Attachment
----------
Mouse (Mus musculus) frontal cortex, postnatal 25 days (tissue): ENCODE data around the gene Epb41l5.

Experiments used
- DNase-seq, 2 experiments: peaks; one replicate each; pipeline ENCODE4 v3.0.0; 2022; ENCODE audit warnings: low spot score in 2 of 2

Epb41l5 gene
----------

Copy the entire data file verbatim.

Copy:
Mouse (Mus musculus) frontal cortex, postnatal 25 days (tissue): ENCODE data around the gene Epb41l5.

Experiments used
- DNase-seq, 2 experiments: peaks; one replicate each; pipeline ENCODE4 v3.0.0; 2022; ENCODE audit warnings: low spot score in 2 of 2

Epb41l5 gene